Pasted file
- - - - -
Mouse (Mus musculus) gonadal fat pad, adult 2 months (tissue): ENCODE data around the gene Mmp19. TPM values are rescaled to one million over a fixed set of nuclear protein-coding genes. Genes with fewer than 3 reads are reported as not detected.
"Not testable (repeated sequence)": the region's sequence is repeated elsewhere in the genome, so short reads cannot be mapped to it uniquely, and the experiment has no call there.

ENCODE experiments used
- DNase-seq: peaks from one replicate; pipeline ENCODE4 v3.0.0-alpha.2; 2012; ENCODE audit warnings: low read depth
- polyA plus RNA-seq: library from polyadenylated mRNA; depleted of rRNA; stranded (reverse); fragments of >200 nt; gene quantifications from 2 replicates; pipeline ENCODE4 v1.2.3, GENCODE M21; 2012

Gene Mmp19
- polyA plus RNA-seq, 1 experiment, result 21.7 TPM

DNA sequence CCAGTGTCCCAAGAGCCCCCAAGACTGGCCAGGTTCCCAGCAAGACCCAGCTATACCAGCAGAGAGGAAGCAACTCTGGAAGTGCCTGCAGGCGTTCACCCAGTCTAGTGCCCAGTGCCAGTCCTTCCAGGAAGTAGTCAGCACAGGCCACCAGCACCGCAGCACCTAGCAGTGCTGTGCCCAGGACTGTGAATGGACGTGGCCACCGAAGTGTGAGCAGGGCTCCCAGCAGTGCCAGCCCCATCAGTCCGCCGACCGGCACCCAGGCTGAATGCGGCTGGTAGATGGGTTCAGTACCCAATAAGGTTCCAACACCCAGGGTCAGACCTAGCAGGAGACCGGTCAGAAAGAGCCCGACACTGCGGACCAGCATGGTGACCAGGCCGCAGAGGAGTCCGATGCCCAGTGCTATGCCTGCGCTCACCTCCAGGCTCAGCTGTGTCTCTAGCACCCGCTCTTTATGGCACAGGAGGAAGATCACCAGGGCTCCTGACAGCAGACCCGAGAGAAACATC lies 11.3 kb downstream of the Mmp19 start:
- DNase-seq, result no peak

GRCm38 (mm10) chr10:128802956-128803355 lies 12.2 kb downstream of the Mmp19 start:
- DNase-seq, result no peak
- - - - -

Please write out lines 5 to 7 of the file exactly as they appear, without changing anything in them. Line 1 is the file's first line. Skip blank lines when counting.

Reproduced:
- polyA plus RNA-seq: library from polyadenylated mRNA; depleted of rRNA; stranded (reverse); fragments of >200 nt; gene quantifications from 2 replicates; pipeline ENCODE4 v1.2.3, GENCODE M21; 2012

Gene Mmp19
- polyA plus RNA-seq, 1 experiment, result 21.7 TPM